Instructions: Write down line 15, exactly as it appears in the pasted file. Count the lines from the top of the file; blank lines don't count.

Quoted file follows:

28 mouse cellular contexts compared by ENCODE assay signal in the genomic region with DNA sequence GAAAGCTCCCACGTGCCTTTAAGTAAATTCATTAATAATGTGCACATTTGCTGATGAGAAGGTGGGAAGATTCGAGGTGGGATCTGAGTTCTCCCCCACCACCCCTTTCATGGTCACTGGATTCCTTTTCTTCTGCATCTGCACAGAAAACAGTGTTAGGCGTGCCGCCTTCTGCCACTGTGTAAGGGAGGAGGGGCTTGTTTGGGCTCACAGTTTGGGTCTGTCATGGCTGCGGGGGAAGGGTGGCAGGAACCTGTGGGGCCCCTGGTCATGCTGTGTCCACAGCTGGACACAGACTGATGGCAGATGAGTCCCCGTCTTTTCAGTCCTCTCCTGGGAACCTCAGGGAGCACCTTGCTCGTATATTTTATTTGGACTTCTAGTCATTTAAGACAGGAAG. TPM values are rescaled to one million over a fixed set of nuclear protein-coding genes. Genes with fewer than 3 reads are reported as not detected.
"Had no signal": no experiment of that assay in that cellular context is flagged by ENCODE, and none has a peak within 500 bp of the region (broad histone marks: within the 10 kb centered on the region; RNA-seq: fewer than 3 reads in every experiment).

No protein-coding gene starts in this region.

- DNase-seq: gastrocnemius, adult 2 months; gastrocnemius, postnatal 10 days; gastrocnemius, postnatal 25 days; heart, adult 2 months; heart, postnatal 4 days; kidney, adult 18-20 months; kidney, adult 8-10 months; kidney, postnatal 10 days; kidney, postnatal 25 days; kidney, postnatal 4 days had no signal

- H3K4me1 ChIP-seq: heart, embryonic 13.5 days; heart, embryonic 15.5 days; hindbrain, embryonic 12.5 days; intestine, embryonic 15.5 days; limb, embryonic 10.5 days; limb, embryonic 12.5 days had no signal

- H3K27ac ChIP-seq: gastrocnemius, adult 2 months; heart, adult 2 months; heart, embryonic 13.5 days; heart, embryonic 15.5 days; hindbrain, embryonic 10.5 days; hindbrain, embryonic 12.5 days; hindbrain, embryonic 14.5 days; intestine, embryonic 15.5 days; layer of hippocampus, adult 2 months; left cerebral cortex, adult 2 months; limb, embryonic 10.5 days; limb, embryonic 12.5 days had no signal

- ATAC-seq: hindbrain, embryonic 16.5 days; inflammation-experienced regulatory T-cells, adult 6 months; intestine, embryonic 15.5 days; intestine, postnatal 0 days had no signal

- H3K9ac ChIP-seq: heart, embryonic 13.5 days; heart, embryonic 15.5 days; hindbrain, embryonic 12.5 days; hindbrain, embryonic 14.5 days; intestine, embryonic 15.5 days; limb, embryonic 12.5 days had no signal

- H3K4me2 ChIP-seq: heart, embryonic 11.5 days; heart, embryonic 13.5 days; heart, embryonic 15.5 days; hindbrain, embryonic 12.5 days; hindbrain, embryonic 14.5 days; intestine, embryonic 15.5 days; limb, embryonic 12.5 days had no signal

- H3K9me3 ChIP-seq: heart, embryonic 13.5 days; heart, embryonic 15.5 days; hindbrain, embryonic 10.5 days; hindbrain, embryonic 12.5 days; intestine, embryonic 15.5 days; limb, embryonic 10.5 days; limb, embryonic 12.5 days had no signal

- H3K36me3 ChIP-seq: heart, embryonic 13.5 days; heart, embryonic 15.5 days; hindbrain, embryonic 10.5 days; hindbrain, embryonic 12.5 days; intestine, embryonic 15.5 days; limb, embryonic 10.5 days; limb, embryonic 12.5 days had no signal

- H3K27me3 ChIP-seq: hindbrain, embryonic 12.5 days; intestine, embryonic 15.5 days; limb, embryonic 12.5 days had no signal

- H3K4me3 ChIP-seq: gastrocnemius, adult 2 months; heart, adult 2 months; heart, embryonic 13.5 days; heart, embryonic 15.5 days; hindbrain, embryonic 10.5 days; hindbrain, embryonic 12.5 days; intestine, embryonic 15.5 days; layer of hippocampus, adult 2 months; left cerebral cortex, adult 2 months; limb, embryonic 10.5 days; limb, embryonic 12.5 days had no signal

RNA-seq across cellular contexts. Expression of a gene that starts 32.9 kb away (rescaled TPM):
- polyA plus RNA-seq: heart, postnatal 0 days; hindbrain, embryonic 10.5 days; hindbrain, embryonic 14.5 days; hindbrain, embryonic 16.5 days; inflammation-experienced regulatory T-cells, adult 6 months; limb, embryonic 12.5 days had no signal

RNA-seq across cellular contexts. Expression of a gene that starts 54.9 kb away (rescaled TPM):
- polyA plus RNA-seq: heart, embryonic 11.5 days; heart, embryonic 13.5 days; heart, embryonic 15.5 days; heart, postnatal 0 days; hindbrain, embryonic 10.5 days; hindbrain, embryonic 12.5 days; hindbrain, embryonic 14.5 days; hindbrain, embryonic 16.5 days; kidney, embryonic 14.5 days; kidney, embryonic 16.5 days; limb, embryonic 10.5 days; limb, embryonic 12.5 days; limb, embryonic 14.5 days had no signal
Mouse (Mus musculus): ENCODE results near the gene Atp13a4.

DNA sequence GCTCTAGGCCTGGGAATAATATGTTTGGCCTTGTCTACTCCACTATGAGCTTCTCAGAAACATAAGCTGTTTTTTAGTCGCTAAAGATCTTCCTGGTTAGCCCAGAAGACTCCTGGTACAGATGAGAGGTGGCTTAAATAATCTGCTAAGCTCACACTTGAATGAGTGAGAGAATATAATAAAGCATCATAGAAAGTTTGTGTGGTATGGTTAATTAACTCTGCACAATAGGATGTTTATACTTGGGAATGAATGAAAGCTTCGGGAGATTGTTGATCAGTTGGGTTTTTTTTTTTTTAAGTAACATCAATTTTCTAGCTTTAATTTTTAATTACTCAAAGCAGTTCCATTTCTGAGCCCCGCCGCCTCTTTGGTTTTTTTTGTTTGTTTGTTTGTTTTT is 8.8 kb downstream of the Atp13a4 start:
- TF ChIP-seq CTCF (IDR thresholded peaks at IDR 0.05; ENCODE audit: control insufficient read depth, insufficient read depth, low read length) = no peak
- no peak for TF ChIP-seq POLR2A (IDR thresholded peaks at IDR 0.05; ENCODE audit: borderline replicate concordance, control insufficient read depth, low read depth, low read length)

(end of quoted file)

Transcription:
- polyA plus RNA-seq: heart, postnatal 0 days; hindbrain, embryonic 10.5 days; hindbrain, embryonic 14.5 days; hindbrain, embryonic 16.5 days; inflammation-experienced regulatory T-cells, adult 6 months; limb, embryonic 12.5 days had no signal